Tread Carefully In Mind

 

 

Everyone Has Dark Times .  (Personal Story)

How much of how I’m feeling is normal?   How much is influenced by the past – trauma of bad experiences?  Circumstance and environment?  Belief and perception?  How much is because of chemical imbalance in my brain?

While having a diagnosis of depression, anxiety disorder, PTSD and other ‘mental illnesses’ can help make sense of things and provide a guide for treatment and medication (if necessary).  Giving it significance beyond that can further darken things.  It can lead to the perception that, ‘something is wrong with you’.  A perception that you’re weak or flawed.   And it can be the entry point into the isolation of social stigma associated with those who struggle with conditions of mind –  and the shame of that.

(Art Harley Manifold, original in colour).

Personally, I found a sense of relief from the complicated by-products of diagnosis by separating the diagnosis from  who I am.   What remained were feelings, experiences.   And the necessity to work things out and find a way to live with and live on – with, and in spite of these.

These feelings and experiences were (are) …  the unrelenting critical head talk.  Periods of dominant dark thoughts.  A cocktail of emotions at extremes.  Sometimes unbearably intense – other times, blunted to nothing.  Anger and rage.  Sadness.  Crippling self doubt.  Panic without a cause.  Sensitivity or intolerance to light, noise, stress – people.  Places I can no longer go.

The paranoia that can play out in the head as rewinds of past moments, dramas about what’s going to happen next; unrelenting ‘what will people think?’ thoughts – insomnia.  Often this lead to seeking escape in self destructive ways that transported me far from my troubled mind.  Alcohol and over eating was a more socially acceptable cocktail that didn’t rattle the conscience so much as taking prescription medication for a diagnosed condition of mind.  It also avoided formalising there was ‘something wrong’.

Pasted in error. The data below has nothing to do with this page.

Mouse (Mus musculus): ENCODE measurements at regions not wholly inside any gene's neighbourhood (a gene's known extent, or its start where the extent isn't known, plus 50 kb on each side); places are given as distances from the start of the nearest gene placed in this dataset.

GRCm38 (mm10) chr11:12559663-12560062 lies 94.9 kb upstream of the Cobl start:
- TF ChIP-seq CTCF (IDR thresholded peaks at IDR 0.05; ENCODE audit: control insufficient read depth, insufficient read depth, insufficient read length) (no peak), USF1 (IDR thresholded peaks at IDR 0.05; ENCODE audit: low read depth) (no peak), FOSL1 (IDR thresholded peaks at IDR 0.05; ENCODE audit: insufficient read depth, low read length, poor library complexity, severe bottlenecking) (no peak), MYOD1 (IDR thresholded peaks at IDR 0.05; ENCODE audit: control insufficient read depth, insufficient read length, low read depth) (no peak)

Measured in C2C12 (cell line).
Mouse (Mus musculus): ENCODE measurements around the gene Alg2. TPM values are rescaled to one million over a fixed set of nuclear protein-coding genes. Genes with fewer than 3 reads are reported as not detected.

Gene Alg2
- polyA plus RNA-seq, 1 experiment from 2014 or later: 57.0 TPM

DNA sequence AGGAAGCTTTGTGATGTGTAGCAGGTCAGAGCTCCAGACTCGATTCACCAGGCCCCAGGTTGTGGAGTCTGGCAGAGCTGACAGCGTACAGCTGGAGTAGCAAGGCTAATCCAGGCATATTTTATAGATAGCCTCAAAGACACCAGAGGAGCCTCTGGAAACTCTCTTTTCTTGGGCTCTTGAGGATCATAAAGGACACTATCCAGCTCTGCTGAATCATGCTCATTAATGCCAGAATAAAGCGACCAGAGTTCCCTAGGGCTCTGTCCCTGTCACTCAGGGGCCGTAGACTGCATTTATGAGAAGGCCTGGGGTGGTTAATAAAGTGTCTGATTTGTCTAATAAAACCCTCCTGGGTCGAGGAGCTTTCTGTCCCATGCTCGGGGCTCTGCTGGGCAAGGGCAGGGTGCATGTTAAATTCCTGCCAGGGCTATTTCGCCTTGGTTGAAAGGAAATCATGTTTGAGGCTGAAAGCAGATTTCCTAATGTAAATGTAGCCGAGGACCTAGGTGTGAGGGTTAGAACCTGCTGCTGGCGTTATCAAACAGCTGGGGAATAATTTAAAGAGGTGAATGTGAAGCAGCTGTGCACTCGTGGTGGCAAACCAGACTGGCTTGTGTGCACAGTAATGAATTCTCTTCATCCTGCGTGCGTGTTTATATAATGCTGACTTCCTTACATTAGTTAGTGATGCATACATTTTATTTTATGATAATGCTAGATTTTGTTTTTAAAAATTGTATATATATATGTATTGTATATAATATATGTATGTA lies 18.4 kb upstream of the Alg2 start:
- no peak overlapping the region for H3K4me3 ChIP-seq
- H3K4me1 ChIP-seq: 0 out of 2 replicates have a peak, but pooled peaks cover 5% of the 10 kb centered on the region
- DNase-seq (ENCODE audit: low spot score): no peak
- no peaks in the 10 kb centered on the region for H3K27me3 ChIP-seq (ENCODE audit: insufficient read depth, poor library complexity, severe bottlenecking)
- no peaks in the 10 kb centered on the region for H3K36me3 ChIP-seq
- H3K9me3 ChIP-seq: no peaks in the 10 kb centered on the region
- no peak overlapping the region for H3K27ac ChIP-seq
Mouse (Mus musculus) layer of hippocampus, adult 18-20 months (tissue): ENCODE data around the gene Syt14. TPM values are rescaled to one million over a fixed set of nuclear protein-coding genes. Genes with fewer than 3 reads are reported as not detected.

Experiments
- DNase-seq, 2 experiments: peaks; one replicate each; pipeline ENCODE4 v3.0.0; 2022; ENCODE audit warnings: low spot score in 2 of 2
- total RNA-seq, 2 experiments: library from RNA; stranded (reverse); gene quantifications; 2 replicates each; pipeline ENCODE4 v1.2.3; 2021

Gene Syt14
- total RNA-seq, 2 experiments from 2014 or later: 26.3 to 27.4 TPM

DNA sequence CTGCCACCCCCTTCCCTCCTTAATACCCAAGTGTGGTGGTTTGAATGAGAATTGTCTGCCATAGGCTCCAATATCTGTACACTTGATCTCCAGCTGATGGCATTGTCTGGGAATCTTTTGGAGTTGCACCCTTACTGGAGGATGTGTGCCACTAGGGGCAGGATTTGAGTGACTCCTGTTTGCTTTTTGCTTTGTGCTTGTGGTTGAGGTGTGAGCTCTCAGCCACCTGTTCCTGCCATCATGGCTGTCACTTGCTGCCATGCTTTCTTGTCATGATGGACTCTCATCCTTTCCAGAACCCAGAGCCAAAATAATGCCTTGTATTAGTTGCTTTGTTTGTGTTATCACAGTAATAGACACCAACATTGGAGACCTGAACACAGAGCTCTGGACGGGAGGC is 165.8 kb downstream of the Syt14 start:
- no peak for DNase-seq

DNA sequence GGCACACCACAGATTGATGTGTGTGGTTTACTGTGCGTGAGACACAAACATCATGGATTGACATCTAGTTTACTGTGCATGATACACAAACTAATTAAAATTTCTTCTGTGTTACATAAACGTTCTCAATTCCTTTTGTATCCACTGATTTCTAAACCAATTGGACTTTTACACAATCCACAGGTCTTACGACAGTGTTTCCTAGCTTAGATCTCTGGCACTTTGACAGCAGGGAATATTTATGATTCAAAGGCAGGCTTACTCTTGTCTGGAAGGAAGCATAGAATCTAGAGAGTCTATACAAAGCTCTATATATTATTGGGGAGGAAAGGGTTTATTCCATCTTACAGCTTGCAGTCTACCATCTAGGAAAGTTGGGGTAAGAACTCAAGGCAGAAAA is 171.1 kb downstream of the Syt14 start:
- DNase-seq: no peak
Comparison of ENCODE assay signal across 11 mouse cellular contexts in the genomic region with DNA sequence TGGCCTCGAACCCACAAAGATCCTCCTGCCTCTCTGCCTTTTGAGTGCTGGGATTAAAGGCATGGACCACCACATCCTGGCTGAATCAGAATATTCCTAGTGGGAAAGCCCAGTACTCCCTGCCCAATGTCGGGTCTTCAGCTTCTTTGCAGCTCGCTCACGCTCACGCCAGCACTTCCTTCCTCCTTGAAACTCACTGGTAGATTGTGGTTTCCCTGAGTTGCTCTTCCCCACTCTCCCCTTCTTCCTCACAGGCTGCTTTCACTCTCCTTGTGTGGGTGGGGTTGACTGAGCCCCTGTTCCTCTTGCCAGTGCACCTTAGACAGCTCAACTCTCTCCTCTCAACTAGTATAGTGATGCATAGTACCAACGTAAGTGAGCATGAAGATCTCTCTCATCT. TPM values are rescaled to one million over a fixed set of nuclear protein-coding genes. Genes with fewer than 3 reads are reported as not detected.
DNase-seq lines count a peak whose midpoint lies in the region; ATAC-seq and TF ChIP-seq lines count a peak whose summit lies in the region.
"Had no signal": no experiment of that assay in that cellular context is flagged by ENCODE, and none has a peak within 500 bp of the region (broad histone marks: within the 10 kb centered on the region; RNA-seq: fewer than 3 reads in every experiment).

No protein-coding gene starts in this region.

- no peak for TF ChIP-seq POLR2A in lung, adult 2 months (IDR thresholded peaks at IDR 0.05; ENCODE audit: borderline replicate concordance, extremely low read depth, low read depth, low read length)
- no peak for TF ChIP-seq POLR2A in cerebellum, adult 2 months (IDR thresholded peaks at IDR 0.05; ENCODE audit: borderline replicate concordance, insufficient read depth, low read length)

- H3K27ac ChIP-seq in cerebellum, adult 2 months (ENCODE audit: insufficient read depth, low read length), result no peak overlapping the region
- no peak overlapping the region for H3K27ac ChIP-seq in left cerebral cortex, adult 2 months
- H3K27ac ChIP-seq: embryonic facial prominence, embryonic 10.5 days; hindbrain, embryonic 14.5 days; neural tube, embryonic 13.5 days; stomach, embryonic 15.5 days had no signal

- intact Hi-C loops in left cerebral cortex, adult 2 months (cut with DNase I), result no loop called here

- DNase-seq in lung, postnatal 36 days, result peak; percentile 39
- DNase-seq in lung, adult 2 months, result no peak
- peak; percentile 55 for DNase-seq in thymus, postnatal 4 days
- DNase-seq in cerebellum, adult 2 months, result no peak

I’ve been confronted many times by the seriousness of leaving conditions of  mind unexplored in a supportive way. Unmended.  Under-medicated.   Masked by denial.  Over the past 20 years I’ve found medication enables me to implement and maintain change in my life.  It restrains the voice in my head – frees me from the insomnia that distorts the world.  It’s not a solution for everyone – just my personal experience.

What’s been vital  is to having a ‘qualified’ person (counsellor/therapist) to talk to, work things out with – and to be heard.   But ‘seeking help’ also carries the social stigma of ‘something’s wrong with you’.  Flipping that to ‘working things out’ when ‘things aren’t right’ helps to feel more empowered by the process of having someone to talk to rather than feeling diminished by how that is so often culturally perceived.

Also vital is having someone close who you can be honest with and be supported by on a day to day basis.  Watch for the signs of you not being in a good space.

Rather than putting up a fight against the struggle, sometimes accepting or surrendering to the struggle (not the same as giving up) can bring relief – and some time to work things out.

It’s ok to STOP.   It’s ok to surrender for a while.   It’s ok not to feel ok.   It’s ok to take time to sort things out.    It’s okay to put your hand up for help.  It’s okay to retreat for a while.   It’s ok to be the sensitive, vulnerable you right now and not be like everyone else.  It’s ok to create and take the time and space to slow down and be really mindful about what’s going on in your head and life.

Do some quiet, achievable things that lift your mood. Which can be majorly difficult.  Just getting out of the house can feel impossible.  But pushing through that builds strength and resilience for the next time you may find yourself back where you feel you started.

And that’s not failure.  It’s part of the cycle of things.  Things come and go and come back again.  Things also, in time, pass.  The notion of endlessness can be strangely consoling because it’s the opposite to being stuck.  There’s movement and change in cycles.  And you gain a sense of trust and hopefulness from coming through and out the other side each time.

See also, ‘Dear Me’.